This was an exciting time in the field of nutrition and hematology. In the second decade of the century, Joseph Goldberger had established a clear link between pellagra and diet leading to the discovery of the essential vitamin niacin (nicotinamide). In 1926, George Minot and William Murphy published their findings on the treatment of Addison’s pernicious anemia with lightly seared fresh liver.4 Wills was contacted by Margaret Balfour at the Haffkine Institute in Bombay to assist in finding the cause of a severe and fatal form of anemia occurring in pregnant textile workers. Wills made a series of trips to India to investigate the cause of this “pernicious anemia” of pregnancy. Between 1929 and 1931 she published four reports in the Indian Journal of Medical Research that included a survey of the dietary and social conditions of women in the city. Among women in the “hospital class,” Margaret Balfour had previously found a high prevalence of pernicious anemia occurring during pregnancy. The diet of these women was low in calories, animal protein, fruit, and vegetables. Pernicious anemia occurring during pregnancy appeared to be a distinct entity whose clinical features included “edema of the face, ankles and feet, weakness, hypotension, periodic fevers, sore mouth and tongue and diarrhea.” Microscopic examination of their blood smears featured macrocytosis (enlarged red blood cells) characteristic of pernicious anemia (It is now recognized that macrocytosis is seen in both vitamin B12 and folic acid deficiency).
|Lucy Wills (1888–1964). Photo c. 1928–1938. Globefox at English Wikipedia via Wikimedia. CC BY 3.0.|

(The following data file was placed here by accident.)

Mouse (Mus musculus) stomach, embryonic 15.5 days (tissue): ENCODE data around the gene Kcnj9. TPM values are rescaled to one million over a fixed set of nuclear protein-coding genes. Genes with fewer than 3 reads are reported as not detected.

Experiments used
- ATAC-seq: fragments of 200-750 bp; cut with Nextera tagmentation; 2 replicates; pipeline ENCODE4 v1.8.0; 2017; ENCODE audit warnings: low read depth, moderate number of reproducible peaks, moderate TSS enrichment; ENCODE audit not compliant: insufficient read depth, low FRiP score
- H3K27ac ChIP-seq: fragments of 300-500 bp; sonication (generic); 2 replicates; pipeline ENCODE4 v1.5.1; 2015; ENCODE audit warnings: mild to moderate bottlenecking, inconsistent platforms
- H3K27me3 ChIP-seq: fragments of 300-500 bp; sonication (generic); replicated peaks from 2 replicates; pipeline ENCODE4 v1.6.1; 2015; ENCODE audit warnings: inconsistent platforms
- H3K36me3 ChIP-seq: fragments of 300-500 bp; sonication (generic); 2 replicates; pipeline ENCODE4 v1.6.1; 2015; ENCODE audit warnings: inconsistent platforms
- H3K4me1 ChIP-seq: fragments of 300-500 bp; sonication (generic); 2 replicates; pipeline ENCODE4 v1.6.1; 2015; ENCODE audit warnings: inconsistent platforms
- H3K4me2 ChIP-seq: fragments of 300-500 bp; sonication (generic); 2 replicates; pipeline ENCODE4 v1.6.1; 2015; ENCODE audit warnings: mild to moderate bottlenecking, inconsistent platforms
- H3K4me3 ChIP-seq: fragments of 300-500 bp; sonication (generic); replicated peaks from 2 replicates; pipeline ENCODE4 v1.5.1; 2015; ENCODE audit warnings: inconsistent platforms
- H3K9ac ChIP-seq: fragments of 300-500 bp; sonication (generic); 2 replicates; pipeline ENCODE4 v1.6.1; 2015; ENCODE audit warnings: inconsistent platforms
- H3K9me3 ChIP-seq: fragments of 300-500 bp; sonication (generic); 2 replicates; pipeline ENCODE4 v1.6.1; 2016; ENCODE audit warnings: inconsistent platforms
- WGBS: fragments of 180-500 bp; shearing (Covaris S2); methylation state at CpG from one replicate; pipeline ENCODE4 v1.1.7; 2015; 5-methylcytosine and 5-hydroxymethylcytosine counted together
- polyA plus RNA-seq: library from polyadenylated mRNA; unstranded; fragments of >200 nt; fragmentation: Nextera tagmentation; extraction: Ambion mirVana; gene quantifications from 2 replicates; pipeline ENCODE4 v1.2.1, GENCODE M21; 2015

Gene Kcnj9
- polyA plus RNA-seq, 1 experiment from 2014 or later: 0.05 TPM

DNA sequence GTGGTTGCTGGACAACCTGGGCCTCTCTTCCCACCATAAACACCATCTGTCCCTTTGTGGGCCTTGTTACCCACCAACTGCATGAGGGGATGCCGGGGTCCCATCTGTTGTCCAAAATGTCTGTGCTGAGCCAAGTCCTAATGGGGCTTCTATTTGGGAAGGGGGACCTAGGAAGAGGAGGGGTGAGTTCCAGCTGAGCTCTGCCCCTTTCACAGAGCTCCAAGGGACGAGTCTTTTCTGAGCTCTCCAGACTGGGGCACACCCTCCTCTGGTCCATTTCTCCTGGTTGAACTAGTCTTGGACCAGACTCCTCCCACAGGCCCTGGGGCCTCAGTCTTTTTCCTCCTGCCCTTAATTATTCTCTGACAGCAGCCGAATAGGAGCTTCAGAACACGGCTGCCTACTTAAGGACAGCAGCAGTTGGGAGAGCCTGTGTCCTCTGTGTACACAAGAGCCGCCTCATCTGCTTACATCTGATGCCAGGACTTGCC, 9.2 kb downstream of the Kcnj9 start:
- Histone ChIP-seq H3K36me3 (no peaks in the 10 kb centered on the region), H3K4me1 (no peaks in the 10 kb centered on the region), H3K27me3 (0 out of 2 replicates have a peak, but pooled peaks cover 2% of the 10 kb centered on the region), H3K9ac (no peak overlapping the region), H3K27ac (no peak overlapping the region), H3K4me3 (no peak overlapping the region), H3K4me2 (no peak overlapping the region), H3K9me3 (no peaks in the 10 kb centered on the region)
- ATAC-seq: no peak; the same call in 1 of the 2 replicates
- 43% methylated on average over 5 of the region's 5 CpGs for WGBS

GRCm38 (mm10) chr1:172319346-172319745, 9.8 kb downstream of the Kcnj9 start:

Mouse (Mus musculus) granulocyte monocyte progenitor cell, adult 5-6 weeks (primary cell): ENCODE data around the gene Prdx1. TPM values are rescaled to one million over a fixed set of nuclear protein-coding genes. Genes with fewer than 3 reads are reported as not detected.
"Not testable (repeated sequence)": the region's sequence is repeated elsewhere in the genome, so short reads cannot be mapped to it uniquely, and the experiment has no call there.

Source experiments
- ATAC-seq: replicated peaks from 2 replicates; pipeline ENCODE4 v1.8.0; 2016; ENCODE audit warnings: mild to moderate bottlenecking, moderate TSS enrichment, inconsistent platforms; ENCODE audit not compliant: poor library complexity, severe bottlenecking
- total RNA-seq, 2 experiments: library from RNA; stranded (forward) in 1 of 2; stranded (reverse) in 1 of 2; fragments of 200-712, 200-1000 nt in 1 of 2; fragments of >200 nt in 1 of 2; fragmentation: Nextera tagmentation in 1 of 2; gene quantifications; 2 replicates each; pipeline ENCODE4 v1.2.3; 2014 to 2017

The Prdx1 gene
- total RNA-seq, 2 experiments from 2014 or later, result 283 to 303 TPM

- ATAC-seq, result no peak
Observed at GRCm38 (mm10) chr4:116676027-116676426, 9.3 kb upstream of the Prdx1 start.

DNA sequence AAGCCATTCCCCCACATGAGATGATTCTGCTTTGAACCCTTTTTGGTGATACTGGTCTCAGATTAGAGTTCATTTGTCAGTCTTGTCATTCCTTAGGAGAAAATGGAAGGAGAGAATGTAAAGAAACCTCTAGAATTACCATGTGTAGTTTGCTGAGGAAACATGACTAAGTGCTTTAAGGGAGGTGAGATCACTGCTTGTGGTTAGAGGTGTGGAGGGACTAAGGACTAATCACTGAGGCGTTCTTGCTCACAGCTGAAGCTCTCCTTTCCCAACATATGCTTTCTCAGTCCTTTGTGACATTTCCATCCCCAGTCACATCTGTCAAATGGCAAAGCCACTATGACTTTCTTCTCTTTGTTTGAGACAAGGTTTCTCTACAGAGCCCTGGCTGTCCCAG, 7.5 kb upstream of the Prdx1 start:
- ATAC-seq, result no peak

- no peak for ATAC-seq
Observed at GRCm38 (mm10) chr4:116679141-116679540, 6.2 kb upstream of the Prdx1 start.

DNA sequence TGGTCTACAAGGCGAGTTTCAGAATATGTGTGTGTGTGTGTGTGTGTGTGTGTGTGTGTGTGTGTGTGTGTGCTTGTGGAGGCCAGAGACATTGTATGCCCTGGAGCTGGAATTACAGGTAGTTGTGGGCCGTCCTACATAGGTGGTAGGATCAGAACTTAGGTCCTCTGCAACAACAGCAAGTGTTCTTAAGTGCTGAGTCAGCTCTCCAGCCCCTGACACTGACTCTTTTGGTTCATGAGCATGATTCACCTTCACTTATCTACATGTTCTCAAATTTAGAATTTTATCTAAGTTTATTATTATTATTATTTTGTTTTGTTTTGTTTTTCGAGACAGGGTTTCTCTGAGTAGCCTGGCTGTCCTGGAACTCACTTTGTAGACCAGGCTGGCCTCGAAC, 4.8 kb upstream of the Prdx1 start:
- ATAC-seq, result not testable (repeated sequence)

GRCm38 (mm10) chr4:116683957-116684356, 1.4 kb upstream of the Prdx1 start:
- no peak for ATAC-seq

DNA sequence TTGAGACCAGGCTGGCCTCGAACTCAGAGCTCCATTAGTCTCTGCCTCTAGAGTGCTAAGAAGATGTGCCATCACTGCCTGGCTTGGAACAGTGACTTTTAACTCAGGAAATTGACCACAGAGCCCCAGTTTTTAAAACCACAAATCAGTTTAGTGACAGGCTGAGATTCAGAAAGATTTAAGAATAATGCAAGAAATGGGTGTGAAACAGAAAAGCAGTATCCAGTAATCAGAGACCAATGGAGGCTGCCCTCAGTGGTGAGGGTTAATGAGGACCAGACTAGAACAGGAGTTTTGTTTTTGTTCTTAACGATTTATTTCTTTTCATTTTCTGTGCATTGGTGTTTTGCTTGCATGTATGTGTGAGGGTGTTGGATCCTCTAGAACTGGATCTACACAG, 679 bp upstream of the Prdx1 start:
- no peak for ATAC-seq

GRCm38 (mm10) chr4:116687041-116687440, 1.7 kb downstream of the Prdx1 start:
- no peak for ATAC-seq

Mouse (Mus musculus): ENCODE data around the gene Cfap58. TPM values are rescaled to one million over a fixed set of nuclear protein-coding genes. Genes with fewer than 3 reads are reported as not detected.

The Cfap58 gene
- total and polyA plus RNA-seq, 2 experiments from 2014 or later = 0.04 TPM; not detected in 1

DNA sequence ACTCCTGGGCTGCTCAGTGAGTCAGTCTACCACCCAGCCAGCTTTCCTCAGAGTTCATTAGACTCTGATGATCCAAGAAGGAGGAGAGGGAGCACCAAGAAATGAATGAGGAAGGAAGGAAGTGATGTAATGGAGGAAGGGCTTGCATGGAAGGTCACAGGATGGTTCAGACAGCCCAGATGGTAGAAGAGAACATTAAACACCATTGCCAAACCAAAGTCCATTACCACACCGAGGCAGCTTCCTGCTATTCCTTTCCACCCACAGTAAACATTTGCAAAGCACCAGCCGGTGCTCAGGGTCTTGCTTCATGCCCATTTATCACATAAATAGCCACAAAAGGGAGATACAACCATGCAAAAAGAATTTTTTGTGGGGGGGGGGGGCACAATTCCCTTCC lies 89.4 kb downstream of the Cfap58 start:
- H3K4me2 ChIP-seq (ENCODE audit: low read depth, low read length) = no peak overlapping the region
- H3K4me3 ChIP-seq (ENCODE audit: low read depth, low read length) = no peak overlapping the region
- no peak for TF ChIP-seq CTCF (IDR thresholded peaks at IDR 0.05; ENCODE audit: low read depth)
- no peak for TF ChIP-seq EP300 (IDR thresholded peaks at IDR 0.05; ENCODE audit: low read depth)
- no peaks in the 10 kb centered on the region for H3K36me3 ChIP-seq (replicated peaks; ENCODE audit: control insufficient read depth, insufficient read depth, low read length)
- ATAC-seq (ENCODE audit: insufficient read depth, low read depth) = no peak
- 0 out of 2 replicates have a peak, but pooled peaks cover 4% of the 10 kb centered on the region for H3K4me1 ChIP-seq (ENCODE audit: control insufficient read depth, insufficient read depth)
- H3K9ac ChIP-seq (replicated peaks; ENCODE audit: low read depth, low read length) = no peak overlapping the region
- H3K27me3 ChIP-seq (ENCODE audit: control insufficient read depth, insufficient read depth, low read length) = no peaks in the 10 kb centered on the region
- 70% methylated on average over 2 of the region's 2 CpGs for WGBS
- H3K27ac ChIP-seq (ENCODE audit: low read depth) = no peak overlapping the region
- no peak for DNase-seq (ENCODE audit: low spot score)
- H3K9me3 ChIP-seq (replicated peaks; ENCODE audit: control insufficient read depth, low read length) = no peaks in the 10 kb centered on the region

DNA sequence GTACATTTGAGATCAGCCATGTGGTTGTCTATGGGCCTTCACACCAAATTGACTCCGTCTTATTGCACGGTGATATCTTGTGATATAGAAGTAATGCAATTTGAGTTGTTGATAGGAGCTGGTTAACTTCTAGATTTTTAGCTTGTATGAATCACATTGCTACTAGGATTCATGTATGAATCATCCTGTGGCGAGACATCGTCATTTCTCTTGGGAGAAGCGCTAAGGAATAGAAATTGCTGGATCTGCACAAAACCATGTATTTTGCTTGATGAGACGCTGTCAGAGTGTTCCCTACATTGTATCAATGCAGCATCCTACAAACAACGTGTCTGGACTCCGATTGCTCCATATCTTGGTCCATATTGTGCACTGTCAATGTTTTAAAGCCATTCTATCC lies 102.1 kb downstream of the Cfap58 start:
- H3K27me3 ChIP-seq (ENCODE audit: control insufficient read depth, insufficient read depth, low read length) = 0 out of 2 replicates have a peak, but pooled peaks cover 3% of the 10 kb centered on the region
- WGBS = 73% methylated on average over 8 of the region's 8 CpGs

Wills initially spent many hours searching for an infectious etiology and finding none, she turned her attention to nutritional causes. She was able to achieve a dramatic remission and hematologic response in patients suffering from pernicious anemia of pregnancy with a commercial yeast extract supplied in bulk by the Marmite Food Extract Company. In 1932 Wills returned to England and continued her studies on macrocytic anemias. Daphne A. Roe has reviewed her clinical and laboratory notebooks covering the years 1937–1946. These records document her clinical experience in distinguishing between classic Addison’s pernicious anemia due to lack of intrinsic factor (a protein produced by the cells lining the upper body of the stomach along with hydrochloric acid both necessary for the absorption of vitamin B12) and nutritional deficiency of what was known as “Wills Factor” and subsequently proven to be folic acid.
Her studies of macrocytic anemia took her to Macedonia, the Far East and the Fiji Islands. She also participated in the nutritional treatment of a group of New Zealand POWs who had been returned to England after being held in labor camps. She retired after the war and lived in Chelsea where she represented the labor interests in that borough. Returning to her love of the plant world, she cultivated a botanical garden in her country home which she shared with her lifelong friend, Margaret Hume. She was described as “a keen nature rambler throughout her life, she made early use of skis to traverse the snow in cross-country and was an ardent mountain climber.”5